• [agency and identity politics;
  • critical race theory;
  • intersectionality;
  • world anthropologies;
  • autoethnography;
  • symbolic anthropology;
  • welfare bureaucracy;
  • single mothers;
  • ethnonationalism;
  • citizenship;
  • Israel–Palestine and Mizrahim]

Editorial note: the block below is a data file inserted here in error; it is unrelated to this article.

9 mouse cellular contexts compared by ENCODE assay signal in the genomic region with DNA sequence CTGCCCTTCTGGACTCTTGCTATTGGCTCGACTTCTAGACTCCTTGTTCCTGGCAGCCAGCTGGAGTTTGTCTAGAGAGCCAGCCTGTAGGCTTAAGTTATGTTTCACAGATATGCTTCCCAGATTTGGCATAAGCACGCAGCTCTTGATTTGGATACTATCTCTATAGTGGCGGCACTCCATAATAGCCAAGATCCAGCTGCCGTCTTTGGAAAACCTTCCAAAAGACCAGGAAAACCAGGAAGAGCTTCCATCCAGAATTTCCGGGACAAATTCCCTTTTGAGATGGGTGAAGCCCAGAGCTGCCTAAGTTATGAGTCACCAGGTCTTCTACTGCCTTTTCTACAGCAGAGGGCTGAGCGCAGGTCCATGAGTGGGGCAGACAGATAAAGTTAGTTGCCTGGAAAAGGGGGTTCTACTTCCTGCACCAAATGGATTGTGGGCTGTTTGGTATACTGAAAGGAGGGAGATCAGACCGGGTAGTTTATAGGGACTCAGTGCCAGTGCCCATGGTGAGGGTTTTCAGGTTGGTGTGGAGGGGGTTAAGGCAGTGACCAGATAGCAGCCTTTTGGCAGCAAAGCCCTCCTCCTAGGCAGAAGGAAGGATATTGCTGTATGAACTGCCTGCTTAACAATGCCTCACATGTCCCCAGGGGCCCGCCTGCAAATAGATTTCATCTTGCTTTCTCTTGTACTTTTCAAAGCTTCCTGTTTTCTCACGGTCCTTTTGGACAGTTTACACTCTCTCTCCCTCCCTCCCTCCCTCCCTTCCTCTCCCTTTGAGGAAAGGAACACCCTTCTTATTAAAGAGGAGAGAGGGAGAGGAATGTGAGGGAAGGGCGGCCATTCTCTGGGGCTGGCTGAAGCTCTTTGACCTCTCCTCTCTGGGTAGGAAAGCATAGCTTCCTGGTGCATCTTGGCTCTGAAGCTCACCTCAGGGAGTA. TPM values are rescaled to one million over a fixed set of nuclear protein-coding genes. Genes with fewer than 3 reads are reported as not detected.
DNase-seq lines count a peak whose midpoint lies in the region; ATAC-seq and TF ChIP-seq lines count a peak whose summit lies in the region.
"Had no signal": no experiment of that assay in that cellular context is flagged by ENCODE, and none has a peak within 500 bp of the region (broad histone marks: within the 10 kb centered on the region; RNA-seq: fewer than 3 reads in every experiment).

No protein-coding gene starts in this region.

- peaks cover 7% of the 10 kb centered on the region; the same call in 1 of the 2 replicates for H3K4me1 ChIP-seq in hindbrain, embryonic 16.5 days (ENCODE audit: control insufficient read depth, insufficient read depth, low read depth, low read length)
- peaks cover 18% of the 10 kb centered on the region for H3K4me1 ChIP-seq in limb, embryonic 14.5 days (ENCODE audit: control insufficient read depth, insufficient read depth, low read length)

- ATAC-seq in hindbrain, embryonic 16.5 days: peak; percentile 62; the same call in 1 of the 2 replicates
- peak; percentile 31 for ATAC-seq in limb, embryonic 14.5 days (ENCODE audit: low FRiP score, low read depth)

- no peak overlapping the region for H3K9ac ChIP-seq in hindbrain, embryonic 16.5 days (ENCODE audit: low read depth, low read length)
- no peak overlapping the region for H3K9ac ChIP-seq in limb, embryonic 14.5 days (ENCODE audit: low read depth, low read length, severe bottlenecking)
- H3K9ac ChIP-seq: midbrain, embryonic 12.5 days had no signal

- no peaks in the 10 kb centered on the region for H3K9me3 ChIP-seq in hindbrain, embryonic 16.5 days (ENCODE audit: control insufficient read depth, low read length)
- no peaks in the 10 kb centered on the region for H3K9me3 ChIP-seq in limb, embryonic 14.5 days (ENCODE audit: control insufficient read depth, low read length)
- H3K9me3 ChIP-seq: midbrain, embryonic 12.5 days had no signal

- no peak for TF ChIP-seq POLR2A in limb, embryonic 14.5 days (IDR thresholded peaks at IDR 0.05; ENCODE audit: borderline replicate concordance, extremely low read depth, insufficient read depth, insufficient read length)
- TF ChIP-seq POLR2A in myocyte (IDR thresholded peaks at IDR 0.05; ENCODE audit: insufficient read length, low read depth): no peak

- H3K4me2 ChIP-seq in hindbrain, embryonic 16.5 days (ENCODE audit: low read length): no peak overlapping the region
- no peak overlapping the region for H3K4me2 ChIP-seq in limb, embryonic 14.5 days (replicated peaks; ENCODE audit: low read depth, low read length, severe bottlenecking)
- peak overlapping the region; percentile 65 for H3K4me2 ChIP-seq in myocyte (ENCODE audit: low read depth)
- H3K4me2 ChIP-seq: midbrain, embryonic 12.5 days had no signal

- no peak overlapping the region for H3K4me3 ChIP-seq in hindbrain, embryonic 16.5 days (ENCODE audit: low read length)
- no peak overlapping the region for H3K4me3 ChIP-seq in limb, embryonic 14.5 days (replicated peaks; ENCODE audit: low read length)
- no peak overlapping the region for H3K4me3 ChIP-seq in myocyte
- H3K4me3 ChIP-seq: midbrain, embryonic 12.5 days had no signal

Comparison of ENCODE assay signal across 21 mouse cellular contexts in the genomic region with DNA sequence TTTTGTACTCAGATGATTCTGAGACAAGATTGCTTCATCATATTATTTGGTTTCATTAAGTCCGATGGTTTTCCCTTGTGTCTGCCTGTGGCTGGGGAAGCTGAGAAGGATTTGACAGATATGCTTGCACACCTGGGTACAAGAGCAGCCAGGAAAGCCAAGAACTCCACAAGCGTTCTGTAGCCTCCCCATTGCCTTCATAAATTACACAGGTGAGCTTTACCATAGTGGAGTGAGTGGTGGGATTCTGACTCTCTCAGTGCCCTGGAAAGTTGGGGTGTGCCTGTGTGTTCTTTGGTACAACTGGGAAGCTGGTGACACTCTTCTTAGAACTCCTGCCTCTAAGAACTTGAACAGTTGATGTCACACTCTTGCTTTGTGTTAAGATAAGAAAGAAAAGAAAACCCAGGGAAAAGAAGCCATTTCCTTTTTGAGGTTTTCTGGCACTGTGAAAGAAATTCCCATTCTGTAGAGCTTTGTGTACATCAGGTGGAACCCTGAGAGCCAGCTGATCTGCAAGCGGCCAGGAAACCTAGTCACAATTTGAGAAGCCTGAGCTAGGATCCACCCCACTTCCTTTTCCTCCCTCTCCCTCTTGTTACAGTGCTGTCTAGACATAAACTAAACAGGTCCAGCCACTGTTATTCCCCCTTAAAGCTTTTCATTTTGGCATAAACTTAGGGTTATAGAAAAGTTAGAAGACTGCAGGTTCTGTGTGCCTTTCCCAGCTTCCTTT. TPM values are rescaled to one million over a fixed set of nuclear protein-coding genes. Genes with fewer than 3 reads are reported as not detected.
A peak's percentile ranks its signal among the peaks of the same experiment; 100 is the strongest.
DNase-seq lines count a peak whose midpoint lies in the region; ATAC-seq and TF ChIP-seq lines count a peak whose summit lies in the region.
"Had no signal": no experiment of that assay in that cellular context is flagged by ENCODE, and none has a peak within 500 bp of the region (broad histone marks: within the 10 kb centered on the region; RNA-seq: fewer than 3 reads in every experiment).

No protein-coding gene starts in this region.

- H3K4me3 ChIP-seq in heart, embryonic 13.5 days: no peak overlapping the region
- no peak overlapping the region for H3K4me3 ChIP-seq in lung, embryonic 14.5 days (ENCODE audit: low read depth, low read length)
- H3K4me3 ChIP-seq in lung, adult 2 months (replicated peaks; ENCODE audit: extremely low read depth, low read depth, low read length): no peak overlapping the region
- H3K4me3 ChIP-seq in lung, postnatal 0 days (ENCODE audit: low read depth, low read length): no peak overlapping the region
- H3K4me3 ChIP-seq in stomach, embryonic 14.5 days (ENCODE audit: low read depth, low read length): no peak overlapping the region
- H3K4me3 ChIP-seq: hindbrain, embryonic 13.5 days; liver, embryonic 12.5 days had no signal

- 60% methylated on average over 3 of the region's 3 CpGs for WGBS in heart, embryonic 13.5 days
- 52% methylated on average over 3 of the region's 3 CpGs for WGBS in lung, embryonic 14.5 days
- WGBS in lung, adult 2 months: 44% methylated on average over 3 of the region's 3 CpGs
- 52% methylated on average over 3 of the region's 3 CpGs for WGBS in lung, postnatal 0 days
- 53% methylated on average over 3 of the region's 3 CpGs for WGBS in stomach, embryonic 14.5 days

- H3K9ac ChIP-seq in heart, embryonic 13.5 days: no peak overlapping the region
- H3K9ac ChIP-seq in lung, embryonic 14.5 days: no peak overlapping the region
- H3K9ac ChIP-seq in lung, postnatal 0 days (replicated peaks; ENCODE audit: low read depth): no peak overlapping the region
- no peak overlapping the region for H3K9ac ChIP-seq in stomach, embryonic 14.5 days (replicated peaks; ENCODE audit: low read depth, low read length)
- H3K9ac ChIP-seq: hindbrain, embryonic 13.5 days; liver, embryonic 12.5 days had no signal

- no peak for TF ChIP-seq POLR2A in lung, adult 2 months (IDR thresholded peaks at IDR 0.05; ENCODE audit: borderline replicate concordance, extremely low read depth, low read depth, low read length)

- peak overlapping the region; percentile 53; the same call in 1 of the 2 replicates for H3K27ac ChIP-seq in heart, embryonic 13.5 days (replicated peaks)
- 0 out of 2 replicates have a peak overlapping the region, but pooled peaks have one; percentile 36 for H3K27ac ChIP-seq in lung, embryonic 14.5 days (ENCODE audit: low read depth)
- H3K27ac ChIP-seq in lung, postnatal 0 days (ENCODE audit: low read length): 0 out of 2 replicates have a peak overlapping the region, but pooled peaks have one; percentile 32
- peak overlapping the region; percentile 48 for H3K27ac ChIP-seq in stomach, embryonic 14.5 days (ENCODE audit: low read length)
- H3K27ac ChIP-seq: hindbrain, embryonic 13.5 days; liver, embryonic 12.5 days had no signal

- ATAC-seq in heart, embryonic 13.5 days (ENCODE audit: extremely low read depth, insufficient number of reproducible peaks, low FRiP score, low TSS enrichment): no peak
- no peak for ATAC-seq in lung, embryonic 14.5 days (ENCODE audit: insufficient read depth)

Equating bureaucratic entanglements with pain—or what, arguably, can be seen as torture—might seem strange. But for single Mizrahi welfare mothers in Israel, somatization of bureaucratic logic as physical pain precludes the agency of identity politics. This essay elaborates on Don Handelman's scholarship on bureaucratic logic as divine cosmology and posits that Israel's bureaucracy is based on a theological essence that amalgamates gender and race. The essay employs a world anthropologies’ theoretical toolkit to represent bureaucratic torture in multiple narrative modes, including anger, irony, and humor, as a counterexample to dominant U.S.–U.K. formulae for writing and theorizing culture.